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Recovering Windows hashes - GPU fingerprint attack
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Windows Password Recovery - GPU fingerprint attack

GPU fingerprint attack is a brand-new tool for recovering complex passwords, which could not be decrypted in a common way. The idea of the attack is that here, to recover a password, we take neither individual words from the source dictionary, like in the Dictionary attack, nor even word combinations, like in the Combined attack, but so-called "fingerprints". So every word from the source dictionary is used for generating several fingerprints. If some password is found during the attack, it participates in generating new fingerprints, and the attack goes another round. Implementing GPU computing power allows increasing the recovery speed drastically. Fingerprint options consist of 4 parts:


General Options

Before launching the attack, specify the source dictionary to be used for creating the fingerprints. The software comes with the common.pcd dictionary, optimized for this attack, but you can use yours or download one off the Internet ('Online dictionaries' tab). There are no certain requirements to the source wordlist, except one: the source dictionary must not be too large; otherwise, the attack will take significant time. You can use dictionaries with national passwords if you suspect that the sought password contains characters in national encoding.

GPU fingerprint general options

Here is the way the fingerprints are generated: first, a word from the source dictionary is broken into one-character passwords, then - into 2-character, etc. For instance, the source word crazy is broken into one-character fingerprints. So we get::

Now, into two-character:

Next, three-character:

And, finally, four-character:

We have got 5+4+3+2=14 fingerprints, not counting the source word. All words from the source dictionary are broken into fingerprints. After this, all the fingerprints are dumped into a single database, naturally, discarding duplicates. So we have got a database of fingerprints that would be used for checking passwords by gluing all the fingerprints with each other and finding the match.

The real fingerprint generation algorithm is a bit more sophisticated. Moreover, there is an option in the attack settings, Maximize efficiency when generating fingerprints, which maximizes the efficiency (at the expense of speed) by generating additional fingerprints.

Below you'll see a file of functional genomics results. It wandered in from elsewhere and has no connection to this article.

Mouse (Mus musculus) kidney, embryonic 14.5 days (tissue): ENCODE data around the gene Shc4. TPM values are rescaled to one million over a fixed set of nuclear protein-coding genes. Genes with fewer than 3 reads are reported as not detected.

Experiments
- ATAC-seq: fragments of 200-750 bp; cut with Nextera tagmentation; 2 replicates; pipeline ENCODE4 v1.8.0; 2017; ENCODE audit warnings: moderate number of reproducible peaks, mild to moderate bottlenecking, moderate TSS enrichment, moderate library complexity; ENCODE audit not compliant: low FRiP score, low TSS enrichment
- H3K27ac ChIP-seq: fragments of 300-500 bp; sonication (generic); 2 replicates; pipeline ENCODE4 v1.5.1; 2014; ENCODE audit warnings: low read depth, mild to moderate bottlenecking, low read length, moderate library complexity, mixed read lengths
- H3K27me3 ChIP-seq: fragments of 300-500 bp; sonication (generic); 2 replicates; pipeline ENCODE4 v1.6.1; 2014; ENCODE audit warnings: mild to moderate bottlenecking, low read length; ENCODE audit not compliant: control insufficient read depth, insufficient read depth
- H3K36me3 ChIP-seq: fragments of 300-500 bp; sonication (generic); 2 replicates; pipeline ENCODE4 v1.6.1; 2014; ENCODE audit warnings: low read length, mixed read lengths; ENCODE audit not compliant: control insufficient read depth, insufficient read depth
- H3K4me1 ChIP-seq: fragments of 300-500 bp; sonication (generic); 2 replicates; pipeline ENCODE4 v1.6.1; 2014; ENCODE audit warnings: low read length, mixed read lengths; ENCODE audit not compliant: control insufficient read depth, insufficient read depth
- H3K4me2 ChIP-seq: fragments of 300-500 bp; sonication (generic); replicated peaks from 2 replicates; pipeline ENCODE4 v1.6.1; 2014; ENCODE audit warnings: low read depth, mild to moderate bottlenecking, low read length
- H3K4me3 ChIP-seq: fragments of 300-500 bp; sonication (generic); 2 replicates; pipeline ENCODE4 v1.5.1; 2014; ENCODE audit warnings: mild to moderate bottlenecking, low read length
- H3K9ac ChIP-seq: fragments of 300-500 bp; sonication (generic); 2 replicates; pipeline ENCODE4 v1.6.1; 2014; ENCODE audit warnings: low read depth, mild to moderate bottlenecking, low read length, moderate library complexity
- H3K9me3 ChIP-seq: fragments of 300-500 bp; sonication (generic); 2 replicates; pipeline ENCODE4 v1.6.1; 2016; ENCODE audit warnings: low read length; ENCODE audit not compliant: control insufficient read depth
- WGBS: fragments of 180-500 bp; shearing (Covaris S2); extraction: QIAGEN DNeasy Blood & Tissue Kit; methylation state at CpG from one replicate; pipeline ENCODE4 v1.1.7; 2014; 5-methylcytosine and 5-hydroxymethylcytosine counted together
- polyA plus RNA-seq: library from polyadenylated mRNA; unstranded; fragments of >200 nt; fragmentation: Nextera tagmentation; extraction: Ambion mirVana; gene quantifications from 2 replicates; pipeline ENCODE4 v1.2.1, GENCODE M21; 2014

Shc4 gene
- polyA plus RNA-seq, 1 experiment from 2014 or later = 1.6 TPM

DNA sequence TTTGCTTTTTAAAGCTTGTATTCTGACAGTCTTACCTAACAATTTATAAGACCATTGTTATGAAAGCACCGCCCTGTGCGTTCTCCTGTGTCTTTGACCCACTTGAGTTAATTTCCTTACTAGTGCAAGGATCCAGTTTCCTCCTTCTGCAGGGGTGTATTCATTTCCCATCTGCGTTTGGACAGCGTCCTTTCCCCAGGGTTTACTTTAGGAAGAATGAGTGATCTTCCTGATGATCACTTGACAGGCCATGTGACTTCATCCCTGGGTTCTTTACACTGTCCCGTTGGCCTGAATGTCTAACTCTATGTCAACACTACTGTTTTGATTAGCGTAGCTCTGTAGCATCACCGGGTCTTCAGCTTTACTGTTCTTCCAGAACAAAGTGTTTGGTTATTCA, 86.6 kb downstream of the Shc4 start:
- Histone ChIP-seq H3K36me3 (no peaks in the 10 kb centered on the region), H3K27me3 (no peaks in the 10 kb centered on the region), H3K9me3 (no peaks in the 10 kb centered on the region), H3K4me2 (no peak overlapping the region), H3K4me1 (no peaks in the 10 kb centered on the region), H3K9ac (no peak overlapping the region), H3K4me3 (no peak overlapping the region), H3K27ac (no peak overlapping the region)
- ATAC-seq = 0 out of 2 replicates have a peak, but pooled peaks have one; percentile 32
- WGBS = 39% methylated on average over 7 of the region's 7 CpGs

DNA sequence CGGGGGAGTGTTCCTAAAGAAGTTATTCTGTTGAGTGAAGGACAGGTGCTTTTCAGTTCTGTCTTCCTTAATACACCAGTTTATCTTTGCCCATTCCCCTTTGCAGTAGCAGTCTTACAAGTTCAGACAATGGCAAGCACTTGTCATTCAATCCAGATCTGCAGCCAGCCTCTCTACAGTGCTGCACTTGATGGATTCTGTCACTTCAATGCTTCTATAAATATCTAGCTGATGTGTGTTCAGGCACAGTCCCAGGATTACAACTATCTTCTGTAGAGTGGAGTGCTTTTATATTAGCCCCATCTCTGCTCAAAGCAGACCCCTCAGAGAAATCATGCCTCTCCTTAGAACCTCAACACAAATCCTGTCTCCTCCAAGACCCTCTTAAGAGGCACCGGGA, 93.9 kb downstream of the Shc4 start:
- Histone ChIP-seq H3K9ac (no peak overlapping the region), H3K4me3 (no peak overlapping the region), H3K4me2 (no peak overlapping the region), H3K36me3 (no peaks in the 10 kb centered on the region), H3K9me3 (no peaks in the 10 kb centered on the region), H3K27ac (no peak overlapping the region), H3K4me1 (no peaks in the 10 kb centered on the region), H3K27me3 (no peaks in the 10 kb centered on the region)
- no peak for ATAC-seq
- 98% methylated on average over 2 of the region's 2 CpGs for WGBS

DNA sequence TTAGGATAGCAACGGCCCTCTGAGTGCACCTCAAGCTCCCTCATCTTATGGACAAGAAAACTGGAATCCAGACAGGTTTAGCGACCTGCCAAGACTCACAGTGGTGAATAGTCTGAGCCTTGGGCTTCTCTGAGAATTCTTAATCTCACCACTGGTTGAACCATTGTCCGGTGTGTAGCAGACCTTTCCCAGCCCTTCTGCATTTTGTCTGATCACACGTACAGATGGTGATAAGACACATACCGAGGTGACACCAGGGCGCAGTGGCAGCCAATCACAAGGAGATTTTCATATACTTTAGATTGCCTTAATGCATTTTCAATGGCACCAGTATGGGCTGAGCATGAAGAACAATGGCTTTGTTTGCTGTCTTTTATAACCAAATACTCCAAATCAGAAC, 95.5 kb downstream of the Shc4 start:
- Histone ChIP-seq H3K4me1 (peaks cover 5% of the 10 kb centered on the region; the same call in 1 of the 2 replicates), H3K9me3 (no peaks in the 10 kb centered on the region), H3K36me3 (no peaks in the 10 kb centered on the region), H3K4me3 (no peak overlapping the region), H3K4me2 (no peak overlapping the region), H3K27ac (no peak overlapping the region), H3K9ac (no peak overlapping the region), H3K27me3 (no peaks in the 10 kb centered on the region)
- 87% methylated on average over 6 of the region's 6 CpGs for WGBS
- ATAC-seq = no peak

Let's take a look at the remaining options.

  • Use PPP engine to generate additional passwords - use passwords found in other attacks when generating fingerprints.
  • Use keyboard and frequently used sequences - add keyboard combinations and common sequences to fingerprint bank.
  • Use dates - add dates to fingerprints.
  • Use numbers and common sequences - use digits and simple combinations of letters.
  • Maximal password length - this option allows limiting the maximum length of generated passwords. As a result, it reduces the time it takes for the attack to complete.

The most careful attention should be paid to the Loop until no more passwords are found. That is where fingerprint attack can really show itself off. Here is how it works: if at least one password is found during an attack when the attack is over, the password participates in generating new fingerprints, and the attack runs again. This option works great on large lists of hashes and on password history hashes.


Dictionary generator

The second tab with the settings allows to create and save a custom dictionary using current options of the fingerprint attack. Be careful; the dictionary may take up a lot of space on your PC's hard disk drive.

GPU fingerprint attack - dictionary generator


Online dictionaries

On the third tab, you can download source wordlists for fingerprint attack from the Internet. Be careful, not all the dictionaries suit fine for the attack.

GPU fingerprint attack - online dictionaries


GPU settings

Before you can use it in an attack, you must first select the graphics card in the General Options menu.

GPU fingerprint attack - setting GPU options

GPU configuration is pretty simple and consists of only two parts:

  1. Setting the number of parallel graphics card’s blocks, where passwords would be searched. Typically, each block consists of 256 threads. Thus, if you set the number of blocks to 256, the GPU will run 256*256=65536 threads. The total number of checked passwords for one call to GPU kernel will be 256*ThreadBlocks*PasswordsPerThread. In our case 256*256*1000 = 65 536 000 passwords. It is recommended to always set the ThreadBlocks parameter to a multiple of 64. Setting the value smaller than 256 on modern graphics cards, in the majority of cases, leads to performance degradation.
  2. Setting the number of passwords to be sought from a single thread. The greater the value, the lower the overhead associated with launching threads, and the higher the search speed. However, setting too great a value may hang the computer or cause significant fluctuations in the current search speed, displayed on the attack status tab. This is caused by the fact that task completion time on the GPU exceeds the time required for refreshing the current state of the attack. Setting too big numbers may cause a system failure